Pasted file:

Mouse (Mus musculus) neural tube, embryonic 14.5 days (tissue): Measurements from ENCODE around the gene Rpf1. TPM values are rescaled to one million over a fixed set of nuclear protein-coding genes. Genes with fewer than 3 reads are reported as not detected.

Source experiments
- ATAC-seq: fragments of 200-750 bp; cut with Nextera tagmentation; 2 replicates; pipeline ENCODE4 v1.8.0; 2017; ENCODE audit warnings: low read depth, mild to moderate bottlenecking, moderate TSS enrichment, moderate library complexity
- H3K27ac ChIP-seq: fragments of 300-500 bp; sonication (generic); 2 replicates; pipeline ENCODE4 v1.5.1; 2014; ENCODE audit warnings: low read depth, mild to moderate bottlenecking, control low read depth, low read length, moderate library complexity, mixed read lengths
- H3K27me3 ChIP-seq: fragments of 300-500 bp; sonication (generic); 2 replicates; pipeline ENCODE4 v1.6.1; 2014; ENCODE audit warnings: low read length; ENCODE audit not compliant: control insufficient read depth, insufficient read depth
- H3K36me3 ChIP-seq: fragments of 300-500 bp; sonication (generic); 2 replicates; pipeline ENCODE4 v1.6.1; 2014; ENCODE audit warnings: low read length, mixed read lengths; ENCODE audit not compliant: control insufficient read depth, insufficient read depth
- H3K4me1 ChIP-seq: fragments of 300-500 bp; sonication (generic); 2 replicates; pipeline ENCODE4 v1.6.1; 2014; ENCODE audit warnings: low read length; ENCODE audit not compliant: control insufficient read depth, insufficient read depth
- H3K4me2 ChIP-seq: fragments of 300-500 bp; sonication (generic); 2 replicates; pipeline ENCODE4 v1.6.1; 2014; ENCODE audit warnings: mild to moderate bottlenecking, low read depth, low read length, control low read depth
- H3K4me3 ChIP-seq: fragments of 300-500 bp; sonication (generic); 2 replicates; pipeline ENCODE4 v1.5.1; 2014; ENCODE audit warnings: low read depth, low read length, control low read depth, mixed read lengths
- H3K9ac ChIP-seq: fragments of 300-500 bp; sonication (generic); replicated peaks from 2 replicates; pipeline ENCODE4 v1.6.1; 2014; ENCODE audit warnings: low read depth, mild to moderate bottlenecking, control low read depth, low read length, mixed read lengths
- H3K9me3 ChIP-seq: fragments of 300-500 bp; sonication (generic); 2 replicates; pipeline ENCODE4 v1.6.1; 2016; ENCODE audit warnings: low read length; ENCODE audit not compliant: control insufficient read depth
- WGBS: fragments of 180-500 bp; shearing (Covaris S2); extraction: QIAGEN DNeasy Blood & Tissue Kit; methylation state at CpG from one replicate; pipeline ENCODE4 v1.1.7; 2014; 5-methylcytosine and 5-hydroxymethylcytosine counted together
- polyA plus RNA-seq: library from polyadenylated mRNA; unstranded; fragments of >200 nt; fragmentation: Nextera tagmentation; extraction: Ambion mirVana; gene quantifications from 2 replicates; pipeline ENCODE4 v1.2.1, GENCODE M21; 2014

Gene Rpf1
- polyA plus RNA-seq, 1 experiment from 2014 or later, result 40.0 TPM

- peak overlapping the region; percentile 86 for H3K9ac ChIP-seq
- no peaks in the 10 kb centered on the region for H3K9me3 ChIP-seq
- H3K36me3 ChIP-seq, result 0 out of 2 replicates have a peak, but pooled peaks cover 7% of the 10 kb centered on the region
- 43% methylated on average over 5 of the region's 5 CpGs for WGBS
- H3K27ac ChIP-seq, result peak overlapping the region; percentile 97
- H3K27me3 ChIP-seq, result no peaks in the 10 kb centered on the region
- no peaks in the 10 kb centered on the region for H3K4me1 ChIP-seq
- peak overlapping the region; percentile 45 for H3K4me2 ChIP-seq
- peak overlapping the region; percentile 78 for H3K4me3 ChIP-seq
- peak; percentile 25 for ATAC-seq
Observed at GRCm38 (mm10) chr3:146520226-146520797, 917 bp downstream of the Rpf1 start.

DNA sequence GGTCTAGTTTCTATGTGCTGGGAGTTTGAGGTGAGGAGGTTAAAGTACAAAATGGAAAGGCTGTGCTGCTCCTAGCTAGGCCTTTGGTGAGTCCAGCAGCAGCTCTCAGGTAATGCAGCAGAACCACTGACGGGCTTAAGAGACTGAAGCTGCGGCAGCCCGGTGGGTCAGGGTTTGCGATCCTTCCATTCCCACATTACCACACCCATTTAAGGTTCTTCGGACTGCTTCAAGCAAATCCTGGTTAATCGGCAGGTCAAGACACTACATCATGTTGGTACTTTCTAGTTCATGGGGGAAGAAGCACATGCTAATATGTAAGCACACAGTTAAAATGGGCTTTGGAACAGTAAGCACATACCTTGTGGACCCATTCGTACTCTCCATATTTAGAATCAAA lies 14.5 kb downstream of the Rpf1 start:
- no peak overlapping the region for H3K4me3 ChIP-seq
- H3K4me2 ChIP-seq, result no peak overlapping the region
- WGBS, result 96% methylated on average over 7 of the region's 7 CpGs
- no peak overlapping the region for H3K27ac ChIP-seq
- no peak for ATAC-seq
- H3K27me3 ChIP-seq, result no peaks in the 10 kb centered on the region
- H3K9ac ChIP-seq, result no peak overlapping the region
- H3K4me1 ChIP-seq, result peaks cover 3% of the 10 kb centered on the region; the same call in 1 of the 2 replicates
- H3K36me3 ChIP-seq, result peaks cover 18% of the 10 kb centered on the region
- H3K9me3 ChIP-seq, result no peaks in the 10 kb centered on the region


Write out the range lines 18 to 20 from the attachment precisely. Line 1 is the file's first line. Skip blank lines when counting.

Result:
- H3K36me3 ChIP-seq, result 0 out of 2 replicates have a peak, but pooled peaks cover 7% of the 10 kb centered on the region
- 43% methylated on average over 5 of the region's 5 CpGs for WGBS
- H3K27ac ChIP-seq, result peak overlapping the region; percentile 97